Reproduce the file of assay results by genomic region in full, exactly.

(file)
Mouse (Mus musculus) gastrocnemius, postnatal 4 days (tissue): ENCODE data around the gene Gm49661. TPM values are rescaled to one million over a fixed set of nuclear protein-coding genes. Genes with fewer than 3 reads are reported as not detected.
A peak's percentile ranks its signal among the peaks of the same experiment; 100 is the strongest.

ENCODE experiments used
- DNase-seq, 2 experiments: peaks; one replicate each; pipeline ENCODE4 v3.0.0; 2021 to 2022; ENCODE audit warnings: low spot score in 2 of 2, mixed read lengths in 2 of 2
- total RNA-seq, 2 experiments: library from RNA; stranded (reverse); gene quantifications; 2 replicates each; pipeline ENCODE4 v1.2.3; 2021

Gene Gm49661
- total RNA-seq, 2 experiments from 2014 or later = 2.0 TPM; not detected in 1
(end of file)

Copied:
Mouse (Mus musculus) gastrocnemius, postnatal 4 days (tissue): ENCODE data around the gene Gm49661. TPM values are rescaled to one million over a fixed set of nuclear protein-coding genes. Genes with fewer than 3 reads are reported as not detected.
A peak's percentile ranks its signal among the peaks of the same experiment; 100 is the strongest.

ENCODE experiments used
- DNase-seq, 2 experiments: peaks; one replicate each; pipeline ENCODE4 v3.0.0; 2021 to 2022; ENCODE audit warnings: low spot score in 2 of 2, mixed read lengths in 2 of 2
- total RNA-seq, 2 experiments: library from RNA; stranded (reverse); gene quantifications; 2 replicates each; pipeline ENCODE4 v1.2.3; 2021

Gene Gm49661
- total RNA-seq, 2 experiments from 2014 or later = 2.0 TPM; not detected in 1